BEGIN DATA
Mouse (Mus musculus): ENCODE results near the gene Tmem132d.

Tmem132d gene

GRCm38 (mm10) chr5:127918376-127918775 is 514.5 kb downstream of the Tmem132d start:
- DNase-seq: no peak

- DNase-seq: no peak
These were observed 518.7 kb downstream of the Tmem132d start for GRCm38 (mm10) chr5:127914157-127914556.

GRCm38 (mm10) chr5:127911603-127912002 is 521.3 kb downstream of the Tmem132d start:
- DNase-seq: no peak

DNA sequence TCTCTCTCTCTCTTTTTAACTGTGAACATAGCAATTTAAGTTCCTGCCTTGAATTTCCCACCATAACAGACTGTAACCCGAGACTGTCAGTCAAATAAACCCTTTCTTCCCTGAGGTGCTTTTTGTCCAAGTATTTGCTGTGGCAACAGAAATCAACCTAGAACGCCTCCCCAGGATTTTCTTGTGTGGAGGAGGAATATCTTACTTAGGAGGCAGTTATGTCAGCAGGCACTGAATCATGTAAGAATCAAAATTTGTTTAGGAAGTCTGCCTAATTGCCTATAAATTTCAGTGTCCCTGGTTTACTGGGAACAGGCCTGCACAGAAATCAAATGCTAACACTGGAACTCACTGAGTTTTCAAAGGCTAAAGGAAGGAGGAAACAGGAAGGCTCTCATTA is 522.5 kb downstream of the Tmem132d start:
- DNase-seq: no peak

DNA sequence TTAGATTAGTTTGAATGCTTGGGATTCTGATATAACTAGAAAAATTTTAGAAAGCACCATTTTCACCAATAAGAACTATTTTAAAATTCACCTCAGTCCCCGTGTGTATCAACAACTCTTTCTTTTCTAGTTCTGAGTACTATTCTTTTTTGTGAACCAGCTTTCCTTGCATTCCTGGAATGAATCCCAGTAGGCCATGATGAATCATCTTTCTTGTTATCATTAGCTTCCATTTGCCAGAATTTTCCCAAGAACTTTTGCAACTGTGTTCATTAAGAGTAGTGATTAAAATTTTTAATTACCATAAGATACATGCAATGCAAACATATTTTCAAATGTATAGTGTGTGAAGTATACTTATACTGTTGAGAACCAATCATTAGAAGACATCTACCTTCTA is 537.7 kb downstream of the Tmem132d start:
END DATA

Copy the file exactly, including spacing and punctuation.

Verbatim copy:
Mouse (Mus musculus): ENCODE results near the gene Tmem132d.

Tmem132d gene

GRCm38 (mm10) chr5:127918376-127918775 is 514.5 kb downstream of the Tmem132d start:
- DNase-seq: no peak

- DNase-seq: no peak
These were observed 518.7 kb downstream of the Tmem132d start for GRCm38 (mm10) chr5:127914157-127914556.

GRCm38 (mm10) chr5:127911603-127912002 is 521.3 kb downstream of the Tmem132d start:
- DNase-seq: no peak

DNA sequence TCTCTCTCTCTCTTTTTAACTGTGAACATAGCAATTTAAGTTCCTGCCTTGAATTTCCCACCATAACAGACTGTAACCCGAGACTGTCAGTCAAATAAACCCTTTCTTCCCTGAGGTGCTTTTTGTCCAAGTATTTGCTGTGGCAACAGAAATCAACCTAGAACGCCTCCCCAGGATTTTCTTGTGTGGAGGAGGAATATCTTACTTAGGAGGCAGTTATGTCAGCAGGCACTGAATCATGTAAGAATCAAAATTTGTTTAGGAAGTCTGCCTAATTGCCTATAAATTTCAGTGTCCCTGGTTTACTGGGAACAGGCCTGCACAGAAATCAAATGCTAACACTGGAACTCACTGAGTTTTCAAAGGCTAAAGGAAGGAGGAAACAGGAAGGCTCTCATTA is 522.5 kb downstream of the Tmem132d start:
- DNase-seq: no peak

DNA sequence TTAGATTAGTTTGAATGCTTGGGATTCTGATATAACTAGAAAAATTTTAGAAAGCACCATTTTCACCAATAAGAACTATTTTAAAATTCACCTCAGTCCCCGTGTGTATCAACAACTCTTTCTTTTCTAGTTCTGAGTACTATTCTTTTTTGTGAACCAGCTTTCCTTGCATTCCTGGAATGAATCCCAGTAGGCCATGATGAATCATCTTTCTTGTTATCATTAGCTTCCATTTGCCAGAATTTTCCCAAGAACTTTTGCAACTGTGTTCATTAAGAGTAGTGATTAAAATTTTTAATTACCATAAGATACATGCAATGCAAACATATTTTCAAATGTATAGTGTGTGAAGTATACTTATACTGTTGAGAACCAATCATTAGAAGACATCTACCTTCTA is 537.7 kb downstream of the Tmem132d start: